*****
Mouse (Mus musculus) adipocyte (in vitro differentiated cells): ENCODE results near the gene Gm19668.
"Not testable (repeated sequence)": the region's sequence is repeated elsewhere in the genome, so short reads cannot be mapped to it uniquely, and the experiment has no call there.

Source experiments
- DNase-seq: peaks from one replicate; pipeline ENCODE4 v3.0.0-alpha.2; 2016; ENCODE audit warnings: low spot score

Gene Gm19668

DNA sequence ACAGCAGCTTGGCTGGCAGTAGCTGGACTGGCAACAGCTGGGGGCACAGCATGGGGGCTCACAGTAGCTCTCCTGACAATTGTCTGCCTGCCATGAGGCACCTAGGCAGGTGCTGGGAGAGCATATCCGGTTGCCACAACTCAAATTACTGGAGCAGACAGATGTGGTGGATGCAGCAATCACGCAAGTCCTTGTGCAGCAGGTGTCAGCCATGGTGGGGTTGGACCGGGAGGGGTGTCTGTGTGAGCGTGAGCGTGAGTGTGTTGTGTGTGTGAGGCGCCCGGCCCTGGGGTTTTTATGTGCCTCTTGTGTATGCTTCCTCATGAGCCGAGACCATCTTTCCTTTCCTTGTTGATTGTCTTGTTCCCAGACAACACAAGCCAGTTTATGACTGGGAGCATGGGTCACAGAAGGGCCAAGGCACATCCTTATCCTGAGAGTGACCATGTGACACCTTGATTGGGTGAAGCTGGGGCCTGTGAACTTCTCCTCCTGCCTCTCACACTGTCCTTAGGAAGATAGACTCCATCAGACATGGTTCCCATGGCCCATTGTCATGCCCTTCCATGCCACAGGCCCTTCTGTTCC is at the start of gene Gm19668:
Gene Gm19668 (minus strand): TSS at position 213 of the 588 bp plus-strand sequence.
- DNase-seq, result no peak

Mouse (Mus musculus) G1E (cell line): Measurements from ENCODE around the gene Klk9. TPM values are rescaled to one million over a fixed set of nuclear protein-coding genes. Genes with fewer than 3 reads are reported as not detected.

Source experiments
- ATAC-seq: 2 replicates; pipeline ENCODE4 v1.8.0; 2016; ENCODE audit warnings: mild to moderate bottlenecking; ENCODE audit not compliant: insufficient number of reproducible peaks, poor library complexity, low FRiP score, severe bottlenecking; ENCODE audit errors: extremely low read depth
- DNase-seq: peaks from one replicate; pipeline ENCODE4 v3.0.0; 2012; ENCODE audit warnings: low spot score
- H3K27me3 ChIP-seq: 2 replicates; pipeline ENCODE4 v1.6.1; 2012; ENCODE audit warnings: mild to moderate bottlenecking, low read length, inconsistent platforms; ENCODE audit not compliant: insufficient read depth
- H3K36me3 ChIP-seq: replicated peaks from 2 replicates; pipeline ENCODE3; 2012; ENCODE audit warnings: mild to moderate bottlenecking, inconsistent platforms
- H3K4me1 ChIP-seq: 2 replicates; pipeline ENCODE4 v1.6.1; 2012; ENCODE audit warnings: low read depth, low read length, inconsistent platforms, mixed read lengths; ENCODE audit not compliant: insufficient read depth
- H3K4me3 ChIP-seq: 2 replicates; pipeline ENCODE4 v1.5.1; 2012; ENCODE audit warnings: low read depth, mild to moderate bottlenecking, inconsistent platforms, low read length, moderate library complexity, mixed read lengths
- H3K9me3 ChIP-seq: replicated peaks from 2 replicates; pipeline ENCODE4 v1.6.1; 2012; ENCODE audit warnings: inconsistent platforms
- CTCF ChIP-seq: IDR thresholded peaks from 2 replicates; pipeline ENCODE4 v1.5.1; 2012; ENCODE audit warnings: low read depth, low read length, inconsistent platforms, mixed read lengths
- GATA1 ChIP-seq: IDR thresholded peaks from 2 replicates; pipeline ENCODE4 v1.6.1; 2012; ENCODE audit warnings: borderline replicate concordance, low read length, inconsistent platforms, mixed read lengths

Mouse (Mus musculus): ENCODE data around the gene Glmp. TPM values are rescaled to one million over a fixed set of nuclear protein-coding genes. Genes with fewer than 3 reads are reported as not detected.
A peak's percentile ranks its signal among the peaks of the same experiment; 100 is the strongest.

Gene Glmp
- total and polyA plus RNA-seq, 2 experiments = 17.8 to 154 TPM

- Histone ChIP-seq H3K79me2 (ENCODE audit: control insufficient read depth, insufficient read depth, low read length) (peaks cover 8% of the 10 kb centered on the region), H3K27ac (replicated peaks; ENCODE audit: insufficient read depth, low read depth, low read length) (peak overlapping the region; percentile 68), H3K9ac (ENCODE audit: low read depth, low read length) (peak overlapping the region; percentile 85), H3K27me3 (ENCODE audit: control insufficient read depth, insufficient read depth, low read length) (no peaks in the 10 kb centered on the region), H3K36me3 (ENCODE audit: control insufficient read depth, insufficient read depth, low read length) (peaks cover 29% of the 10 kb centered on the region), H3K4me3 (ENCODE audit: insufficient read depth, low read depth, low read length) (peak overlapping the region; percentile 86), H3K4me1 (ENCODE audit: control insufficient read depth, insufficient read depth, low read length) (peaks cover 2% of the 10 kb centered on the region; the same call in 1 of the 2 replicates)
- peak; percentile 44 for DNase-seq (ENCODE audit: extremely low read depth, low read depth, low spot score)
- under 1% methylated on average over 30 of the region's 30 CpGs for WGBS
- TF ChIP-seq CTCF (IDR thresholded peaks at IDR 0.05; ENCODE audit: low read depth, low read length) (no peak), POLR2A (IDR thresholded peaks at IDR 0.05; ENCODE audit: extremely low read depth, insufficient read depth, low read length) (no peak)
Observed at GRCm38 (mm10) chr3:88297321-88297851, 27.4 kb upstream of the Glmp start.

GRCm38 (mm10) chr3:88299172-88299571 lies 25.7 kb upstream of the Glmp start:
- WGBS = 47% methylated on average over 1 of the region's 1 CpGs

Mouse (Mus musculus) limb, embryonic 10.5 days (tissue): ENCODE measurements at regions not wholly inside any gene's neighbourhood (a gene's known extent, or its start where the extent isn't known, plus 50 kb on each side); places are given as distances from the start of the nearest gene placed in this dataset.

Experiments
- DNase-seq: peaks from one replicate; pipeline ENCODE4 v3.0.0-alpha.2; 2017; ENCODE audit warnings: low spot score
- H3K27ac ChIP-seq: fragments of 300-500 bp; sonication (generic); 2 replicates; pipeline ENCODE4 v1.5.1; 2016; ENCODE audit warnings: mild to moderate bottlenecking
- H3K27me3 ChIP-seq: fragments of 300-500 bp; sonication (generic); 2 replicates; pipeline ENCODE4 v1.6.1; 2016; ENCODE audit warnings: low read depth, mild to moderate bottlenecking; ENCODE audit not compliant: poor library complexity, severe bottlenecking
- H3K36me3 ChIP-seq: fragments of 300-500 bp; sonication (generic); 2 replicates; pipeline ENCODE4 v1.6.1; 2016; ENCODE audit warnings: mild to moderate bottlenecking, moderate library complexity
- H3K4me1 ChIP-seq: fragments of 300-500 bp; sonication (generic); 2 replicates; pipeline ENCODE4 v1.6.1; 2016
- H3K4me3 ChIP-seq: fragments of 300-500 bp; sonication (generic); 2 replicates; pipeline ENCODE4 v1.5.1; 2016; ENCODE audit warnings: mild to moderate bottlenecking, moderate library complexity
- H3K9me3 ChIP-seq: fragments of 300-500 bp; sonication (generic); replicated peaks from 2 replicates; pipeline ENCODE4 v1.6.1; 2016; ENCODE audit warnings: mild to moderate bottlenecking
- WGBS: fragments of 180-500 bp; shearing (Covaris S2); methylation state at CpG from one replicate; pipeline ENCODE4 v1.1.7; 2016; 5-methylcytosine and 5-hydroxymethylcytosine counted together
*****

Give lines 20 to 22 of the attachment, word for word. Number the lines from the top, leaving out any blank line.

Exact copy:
Mouse (Mus musculus): ENCODE data around the gene Glmp. TPM values are rescaled to one million over a fixed set of nuclear protein-coding genes. Genes with fewer than 3 reads are reported as not detected.
A peak's percentile ranks its signal among the peaks of the same experiment; 100 is the strongest.

Gene Glmp